Jimmie Johnson Once Again Takes One for the Team with Hendrick Motorsports

Sal Sigala Jr.Senior Analyst IMarch 5, 2010

LAS VEGAS - FEBRUARY 28:  Jimmie Johnson, driver of the #48 Lowe's/Kobalt Tools Chevrolet, stands by prerace stage prior to the NASCAR Sprint Cup Series Shelby American at Las Vegas Motor Speedway on February 28, 2010 in Las Vegas, Nevada.  (Photo by Jerry Markland/Getty Images for NASCAR)
Jerry Markland/Getty Images

If there ever was a way to perfect déjà vu, Hendrick Motorsports driver Jimmie Johnson could easily put his name as the author if such a phenomenon ever existed.

Johnson, who is in his ninth season while driving in the NASCAR Sprint Cup series, is once again giving his fans something to cheer about with his second consecutive victory last Sunday in Las Vegas.

Johnson, along with his crew chief, Chad Knaus, has once again demonstrated that it's not the driver who leads the most laps, nor is it the driver who has the dominating car, but instead it’s the team that knows when to make the right calls to put its driver in contention for the victory.

No one can ever say that Knaus hasn’t taken his job as crew chief for the No. 48 Lowes-sponsored Chevrolet to a whole new level, and at times it’s almost mystifying the way Johnson will usually find himself at the right place at the right time.

As strange as it may sound, it’s almost as if they have a crystal ball they look into, and after staring into it for a minute or two all the answers to get Johnson into victory lane mysteriously appear.

The chemistry that these two have is sometimes mistaken for a botched call by NASCAR, with some of the fans screaming that NASCAR wants nothing more than for Johnson to win another championship.

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So far this season alone in the first three races, we have seen a suspicious red flag for a pot hole in Daytona, a yellow flag at Auto Club Speedway when Johnson was entering pit lane, and malfunctioning caution lights in Las Vegas, which were all part of the conspiracy theory to keep Johnson within arm's reach of making the season-ending chase for the Sprint Cup Championship.

Through all the speculating along with the endless stream of doubters who have jumped on the Johnson hate bandwagon, the bottom line is it was the same old song and dance that Knaus cheated his way to their fourth championship.

Of course, let's not forget that NASCAR also played a role in handing the championship to Johnson, and without that gratuitous handout, maybe, just maybe, the odds of Mark Martin winning his first championship could have been trimmed by a significant amount.

Now, if NASCAR did indeed come to Johnson's aide, or let's just say that if NASCAR chooses to overlook some things during tech inspection, Knaus or any other crew chief would be foolish not to use it to their advantage.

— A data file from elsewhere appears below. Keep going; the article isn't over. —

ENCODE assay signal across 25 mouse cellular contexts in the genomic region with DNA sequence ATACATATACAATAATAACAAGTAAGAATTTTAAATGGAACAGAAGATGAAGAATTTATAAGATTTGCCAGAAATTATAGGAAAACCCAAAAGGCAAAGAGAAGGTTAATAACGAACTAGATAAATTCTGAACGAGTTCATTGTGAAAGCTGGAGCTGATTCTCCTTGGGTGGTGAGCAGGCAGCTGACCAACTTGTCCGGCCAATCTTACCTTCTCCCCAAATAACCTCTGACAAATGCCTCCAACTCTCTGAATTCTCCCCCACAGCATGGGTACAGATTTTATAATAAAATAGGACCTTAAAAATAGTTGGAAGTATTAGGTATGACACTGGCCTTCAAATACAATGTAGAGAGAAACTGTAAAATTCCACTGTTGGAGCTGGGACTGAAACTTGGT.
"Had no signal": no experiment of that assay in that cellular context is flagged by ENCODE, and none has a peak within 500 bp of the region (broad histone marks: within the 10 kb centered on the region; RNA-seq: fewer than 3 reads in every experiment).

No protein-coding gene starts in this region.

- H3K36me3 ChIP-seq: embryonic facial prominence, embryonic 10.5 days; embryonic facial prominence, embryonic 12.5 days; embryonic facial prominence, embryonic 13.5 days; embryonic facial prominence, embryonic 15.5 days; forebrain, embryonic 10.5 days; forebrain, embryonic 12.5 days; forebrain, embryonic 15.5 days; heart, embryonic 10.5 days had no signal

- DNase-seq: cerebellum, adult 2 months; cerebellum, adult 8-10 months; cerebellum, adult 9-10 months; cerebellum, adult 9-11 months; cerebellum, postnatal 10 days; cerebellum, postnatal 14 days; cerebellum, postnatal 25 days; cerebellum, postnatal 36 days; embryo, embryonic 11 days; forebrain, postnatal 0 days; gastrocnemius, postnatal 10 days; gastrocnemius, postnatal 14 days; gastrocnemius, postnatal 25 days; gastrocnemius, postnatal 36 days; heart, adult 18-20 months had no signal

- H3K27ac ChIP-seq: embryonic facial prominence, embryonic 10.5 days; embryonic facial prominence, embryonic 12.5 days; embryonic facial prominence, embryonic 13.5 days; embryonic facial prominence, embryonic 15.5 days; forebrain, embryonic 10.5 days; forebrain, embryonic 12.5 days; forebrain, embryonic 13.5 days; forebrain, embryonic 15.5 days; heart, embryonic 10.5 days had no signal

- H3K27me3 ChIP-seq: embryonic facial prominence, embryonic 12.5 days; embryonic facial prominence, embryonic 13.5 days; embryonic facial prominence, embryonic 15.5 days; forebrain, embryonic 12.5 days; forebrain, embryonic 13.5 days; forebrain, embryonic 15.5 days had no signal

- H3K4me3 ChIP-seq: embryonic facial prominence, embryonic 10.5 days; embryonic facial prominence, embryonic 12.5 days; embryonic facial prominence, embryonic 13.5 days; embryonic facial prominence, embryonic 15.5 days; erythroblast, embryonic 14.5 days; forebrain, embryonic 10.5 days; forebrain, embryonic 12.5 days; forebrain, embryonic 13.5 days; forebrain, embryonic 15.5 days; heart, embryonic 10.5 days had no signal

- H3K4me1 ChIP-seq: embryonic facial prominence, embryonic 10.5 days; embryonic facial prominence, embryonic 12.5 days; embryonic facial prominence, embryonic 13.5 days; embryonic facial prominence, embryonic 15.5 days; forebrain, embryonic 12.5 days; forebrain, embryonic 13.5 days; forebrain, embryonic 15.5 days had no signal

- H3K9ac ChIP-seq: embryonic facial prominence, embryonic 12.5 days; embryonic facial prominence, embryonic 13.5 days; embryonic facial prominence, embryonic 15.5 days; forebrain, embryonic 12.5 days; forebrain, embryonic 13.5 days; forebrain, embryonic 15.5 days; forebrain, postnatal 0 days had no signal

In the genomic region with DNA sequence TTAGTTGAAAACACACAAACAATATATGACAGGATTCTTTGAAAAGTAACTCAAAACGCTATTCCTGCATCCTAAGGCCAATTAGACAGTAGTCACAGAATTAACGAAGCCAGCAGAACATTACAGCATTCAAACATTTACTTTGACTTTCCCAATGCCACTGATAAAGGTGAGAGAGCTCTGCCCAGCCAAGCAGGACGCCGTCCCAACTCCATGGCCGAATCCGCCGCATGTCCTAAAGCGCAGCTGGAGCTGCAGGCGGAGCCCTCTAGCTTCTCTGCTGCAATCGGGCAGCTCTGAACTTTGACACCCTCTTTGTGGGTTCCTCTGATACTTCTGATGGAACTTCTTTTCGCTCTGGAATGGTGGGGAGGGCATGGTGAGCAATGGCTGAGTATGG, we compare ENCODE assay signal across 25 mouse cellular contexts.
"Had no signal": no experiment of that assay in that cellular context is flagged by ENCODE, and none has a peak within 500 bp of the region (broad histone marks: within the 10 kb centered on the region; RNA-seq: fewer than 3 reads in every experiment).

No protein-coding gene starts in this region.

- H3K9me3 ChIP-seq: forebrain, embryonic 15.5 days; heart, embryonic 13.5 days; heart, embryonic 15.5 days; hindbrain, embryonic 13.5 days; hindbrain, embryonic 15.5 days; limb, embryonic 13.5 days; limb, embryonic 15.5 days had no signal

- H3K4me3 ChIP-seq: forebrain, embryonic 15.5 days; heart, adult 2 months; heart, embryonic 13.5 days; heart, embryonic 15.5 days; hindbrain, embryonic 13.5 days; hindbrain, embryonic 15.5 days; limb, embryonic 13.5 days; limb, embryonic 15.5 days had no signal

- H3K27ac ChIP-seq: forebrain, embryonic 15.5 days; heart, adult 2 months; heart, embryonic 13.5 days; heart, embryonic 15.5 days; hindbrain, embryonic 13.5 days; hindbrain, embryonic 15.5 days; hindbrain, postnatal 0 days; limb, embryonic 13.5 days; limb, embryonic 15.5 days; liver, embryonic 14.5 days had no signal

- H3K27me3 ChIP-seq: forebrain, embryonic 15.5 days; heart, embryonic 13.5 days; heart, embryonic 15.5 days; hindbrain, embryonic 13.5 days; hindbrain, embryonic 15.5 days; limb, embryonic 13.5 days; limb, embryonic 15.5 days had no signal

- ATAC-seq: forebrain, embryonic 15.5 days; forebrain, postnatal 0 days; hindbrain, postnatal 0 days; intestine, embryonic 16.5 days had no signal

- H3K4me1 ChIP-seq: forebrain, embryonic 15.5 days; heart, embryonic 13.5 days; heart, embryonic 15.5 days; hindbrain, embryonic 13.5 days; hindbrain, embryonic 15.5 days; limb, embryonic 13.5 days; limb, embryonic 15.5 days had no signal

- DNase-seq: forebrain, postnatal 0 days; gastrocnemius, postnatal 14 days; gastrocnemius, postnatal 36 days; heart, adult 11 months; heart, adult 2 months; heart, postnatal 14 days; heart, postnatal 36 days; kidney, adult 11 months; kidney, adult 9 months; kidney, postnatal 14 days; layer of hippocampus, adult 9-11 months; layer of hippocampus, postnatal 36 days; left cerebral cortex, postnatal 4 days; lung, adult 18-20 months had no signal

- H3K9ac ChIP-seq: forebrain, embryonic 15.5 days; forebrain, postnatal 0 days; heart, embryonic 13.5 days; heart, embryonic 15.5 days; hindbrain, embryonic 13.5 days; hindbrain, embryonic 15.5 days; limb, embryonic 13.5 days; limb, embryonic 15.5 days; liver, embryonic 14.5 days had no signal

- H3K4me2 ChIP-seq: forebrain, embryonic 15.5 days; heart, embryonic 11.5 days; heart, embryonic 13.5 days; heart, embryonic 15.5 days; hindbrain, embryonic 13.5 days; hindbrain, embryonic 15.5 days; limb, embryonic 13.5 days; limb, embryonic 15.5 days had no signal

It's OK in other sports when the obvious is overlooked even when it could have possibly changed the outcome of the game.

How many times in baseball have we seen the phantom double play? Does a player go back and tell the umpire that he forgot to touch second base?

Or a basketball player such as Kobe Bryant or LeBron James, who take four or five steps to get to the hoop when traveling could have been easily called.

Think about how many times you have broken the law—do you find the nearest police station and turn yourself in?

I’m not saying that NASCAR has gone to these measures to put Johnson in victory lane or to give him a slight advantage, but you have to give the team credit for keeping their eyes and ears open to spot these occurrences that can be used for their own personal gain.

How ironic is it that when the obvious gives your favorite driver the advantage you sit back and say nothing, but when it goes against him the battle cry goes out that NASCAR is playing favorites?

It doesn’t take long for the doubters to come out in full force with story after story, and theory after theory, without once giving the praise to Knaus for helping to put those four championships on his doorstep.

Instead the praise goes to NASCAR for the fine job they do looking the other way, while Johnson is left as the scapegoat once again.

Johnson has not been given the appreciation for being the driver behind the wheel; instead, he is put on the chopping block anytime he crosses the finish ahead of his fellow competitors with the headstone "He Cheated."

Yet when you read the comments from these detractors, the first thing written is NASCAR once again gave Johnson the race, but Johnson is once again taking the blame.

How do you point the finger at one person, yet you put the same blame on another, especially when he has no control over what the other person chooses to do?